Harp: “How does this make me freer?” You don’t quite grasp the conservative concept of free choice: You are free to make the choice between having anything you want (as long as you have the $$ to pay; if you don’t have the money you are free to get a better job or do without).

I came to Canada in 1977. Never seen a bureaucrat involved in my medical care. Doctor’s of choice. Govt’t negotiated max price on drugs.

lapilofu's avatar

My politics professor last semester made a distinction to me that I found to be a useful way of thinking about things. Instead of talking about freedoms, we talked about “civil rights” and “civil liberties.” Civil rights are those freedoms that you have which are protected by the government—the government prevents other people from taking those things away from you. Civil liberties are the freedoms that exist because the government has not legislated them.

Advocates of civil rights suggest stronger government. Advocates of civil liberties suggest weaker government. This doesn’t clear up which is better or provides more, but it at least makes it clear that government is neither synonymous nor antonymous with freedom.

aidje's avatar

@lapilofu
I’m a fan of both. So, do I like big government or small government? Or am I bipolar?

lapilofu's avatar

I don’t think they’re mutually exclusive. Some things are meant to be civil right and some thing should be civil liberties. It depends on the thing.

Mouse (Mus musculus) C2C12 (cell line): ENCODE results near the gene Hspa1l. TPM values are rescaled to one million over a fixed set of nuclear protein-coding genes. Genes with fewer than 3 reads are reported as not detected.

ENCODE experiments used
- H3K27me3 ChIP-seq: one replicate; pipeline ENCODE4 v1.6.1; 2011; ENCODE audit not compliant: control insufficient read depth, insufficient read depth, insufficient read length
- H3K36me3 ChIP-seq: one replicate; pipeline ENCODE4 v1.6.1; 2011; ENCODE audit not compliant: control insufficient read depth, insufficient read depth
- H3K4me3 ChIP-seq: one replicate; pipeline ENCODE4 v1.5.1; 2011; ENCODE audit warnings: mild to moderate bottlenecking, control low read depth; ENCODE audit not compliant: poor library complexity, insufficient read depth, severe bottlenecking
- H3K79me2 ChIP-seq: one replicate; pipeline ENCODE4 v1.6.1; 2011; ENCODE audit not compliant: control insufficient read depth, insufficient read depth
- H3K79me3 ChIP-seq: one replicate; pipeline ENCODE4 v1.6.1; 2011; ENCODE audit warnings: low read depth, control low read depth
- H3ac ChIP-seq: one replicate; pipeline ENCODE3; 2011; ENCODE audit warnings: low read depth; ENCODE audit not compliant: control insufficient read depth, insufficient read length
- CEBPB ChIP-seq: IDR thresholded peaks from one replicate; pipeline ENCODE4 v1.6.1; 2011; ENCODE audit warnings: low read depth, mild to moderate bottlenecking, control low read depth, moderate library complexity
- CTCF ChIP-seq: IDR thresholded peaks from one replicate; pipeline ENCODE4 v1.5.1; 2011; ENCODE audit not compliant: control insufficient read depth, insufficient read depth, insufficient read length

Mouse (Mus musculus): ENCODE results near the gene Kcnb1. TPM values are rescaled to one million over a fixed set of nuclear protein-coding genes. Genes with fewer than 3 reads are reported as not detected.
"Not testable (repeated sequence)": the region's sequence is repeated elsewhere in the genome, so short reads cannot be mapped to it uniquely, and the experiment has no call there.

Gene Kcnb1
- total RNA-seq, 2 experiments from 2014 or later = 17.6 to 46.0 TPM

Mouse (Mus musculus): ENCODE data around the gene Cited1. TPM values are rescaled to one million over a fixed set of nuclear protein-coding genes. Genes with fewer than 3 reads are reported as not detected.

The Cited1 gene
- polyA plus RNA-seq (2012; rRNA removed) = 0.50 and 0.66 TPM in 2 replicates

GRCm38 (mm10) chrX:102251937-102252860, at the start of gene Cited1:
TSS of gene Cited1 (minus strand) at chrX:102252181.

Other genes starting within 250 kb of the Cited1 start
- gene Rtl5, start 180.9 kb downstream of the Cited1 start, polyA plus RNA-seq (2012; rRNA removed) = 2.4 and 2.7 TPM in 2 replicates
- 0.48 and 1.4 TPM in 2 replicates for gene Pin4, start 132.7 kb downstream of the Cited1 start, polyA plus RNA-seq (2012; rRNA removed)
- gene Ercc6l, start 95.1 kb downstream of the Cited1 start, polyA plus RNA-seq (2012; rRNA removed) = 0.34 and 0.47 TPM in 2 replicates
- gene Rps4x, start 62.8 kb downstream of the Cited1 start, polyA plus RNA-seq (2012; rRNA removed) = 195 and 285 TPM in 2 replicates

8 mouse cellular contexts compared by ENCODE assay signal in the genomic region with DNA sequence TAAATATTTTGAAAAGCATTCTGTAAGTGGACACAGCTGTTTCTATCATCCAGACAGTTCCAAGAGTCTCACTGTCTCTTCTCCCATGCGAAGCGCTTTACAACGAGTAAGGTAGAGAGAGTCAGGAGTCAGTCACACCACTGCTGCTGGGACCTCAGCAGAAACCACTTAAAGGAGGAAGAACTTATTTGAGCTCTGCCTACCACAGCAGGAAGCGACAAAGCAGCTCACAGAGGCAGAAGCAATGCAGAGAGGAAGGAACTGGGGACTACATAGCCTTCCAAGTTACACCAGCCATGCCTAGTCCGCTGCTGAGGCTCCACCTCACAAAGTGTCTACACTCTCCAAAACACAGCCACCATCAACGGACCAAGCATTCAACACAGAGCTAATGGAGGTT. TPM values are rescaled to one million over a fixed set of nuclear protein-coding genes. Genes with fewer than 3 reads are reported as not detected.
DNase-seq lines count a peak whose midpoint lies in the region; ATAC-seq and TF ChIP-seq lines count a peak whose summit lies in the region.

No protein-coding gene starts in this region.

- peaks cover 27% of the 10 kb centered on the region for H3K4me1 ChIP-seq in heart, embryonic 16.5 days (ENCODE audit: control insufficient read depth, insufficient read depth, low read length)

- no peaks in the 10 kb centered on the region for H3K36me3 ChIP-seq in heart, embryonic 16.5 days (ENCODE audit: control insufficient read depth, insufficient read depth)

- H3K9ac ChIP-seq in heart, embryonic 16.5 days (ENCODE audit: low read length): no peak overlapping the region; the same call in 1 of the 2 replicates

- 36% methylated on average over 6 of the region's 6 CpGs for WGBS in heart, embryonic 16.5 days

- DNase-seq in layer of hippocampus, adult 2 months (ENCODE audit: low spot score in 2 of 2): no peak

aidje's avatar

Let me rephrase. You said: “Advocates of civil rights suggest stronger government. Advocates of civil liberties suggest weaker government.” (I’m assuming that your “stronger” and “weaker” are synonymous with my “bigger” and “smaller”.) So what if someone is an advocate of both civil rights and civil liberties?

lapilofu's avatar

Right. And what I’m trying to say is that most people are. They’re not mutually exclusive. The difference lies in the amount that one is in favor of each and the specific issues.

Zuma's avatar

Notice that the military, police, prisons, drug enforcement, homeland security, domestic surveillance and propaganda functions are left out of this concept of “big government.” Indeed, it is only the social safety net, which empowers and protects people that is drawn into opposition with “Individual Freedom.” It’s an intellectually dishonest distinction from the outset.

grayreason's avatar

To all the advocates of a government in favor of expanding its corruptive influence into every nook and cranny of your lives in the disguise of being for the good of the common man your so far wrong that i have words that can quantify the extremity of your error.

Never in history has a government willingly given up any power invested in its self.